These top 10 most frequently cited safety violations have held their ranks in the top 10 for 4 years straight.  Does this tell you what top 10 things that an OSHA Compliance Officer will be looking for at your facility?

 

 

 

 

 

2015

2014

2013

2012

1

1926.501

FALL PROTECTION

1926.501

FALL PROTECTION

1926.501

FALL PROTECTION

1926.501

FALL PROTECTION

2

1910.1200

HAZARD COMMUNICATIONS

1910.1200

HAZARD COMMUNICATIONS

1910.1200

HAZARD COMMUNICATIONS

1910.1200

HAZARD COMMUNICATIONS

3

1926.451

SCAFFOLDING

1926.451

SCAFFOLDING

1926.451

SCAFFOLDING

1926.451

SCAFFOLDING

4

1910.134

RESPIRATORY PROTECTION

1910.134

RESPIRATORY PROTECTION

1910.134

RESPIRATORY PROTECTION

1910.134

RESPIRATORY PROTECTION

5

1910.147

LOCKOUT / TAGOUT

1910.178

POWERED INDUSTRIAL TRUCKS

1910.303

ELECTRICAL, WIRING METHODS

1926.1053

LADDERS

6

1910.178

POWERED INDUSTRIAL TRUCKS

1910.147

LOCKOUT / TAGOUT

1910.178

POWERED INDUSTRIAL TRUCKS

1910.212

MACHINE GUARDING

7

1926.1053

LADDERS

1926.1053

LADDERS

1926.1053

LADDERS

1910.178

POWERED INDUSTRIAL TRUCKS

8

1910.303

ELECTRICAL, WIRING METHODS

1910.303

ELECTRICAL, WIRING METHODS

1910.147

LOCKOUT / TAGOUT

1910.303

ELECTRICAL, WIRING METHODS

9

1910.212

MACHINE GUARDING

1910.212

MACHINE GUARDING

1910.303

ELECTRICAL, GENERAL REQUIREMENTS

1910.147

LOCKOUT / TAGOUT

10

1910.303

ELECTRICAL, GENERAL REQUIREMENTS

1910.303

ELECTRICAL, GENERAL REQUIREMENTS

1910.212

MACHINE GUARDING

1910.303

ELECTRICAL, GENERAL REQUIREMENTS

 

Take a moment to inspect your facility for these and other safety violations. Make sure you have properly trained your employees and that they are complying with that training.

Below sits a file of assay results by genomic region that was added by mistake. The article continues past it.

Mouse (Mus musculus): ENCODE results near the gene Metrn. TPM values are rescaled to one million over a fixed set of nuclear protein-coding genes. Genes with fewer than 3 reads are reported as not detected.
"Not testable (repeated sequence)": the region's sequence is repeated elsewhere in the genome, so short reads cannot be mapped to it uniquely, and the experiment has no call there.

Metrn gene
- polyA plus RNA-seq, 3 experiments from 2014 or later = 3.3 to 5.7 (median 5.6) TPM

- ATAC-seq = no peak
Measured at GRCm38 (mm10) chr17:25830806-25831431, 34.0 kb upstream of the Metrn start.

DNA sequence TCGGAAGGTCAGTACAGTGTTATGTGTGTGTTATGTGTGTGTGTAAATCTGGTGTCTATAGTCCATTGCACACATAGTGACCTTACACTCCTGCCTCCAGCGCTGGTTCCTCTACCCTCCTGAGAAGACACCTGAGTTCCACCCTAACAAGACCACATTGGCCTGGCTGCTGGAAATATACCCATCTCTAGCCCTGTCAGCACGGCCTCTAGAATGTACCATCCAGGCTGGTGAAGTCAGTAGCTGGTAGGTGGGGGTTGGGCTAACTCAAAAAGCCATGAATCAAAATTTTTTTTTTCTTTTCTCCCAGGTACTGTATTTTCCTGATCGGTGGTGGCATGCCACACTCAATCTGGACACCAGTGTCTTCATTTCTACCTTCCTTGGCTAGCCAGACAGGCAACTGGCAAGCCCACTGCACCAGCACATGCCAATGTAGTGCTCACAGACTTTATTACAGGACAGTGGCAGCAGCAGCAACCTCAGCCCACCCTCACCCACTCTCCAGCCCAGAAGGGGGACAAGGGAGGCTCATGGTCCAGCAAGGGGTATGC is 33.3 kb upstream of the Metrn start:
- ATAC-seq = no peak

What could have prevented these fatalities / injuries?

 

  1. Fall Protection. An employee was engaged in painting work at a water tank. He was positioned on a catwalk and painting the interior of the tank. Employee fell from the catwalk to the floor below, a fall height of approximately 60 feet. Employee was killed.
  2. Hazard Communications. An employee, a Tank Cleaner, was getting ready to work on a tractor trailer tanker. The employee dropped his flashlight into the tanker and went into the tanker to retrieve it. The tanker had just been emptied of Gantrez S-97, which is a copolymer used in toothpaste. The product had been purged from the tanker by pumping Nitrogen into the tanker which would help remove the product.
  3. Ladders. An employee was applying commercial siding to a new multi-family apartment building being constructed. He was working from a pump jack scaffold raised 49 feet above the lower level. Some witness stated that the employee unhooked his lanyard to lean out toward the building from the scaffold and install a soffit vent. The employee slipped and fell to the concrete footer below, incurring severe head injuries. Emergency services were called. Emergency medical responders arrived at the site. The employee had died.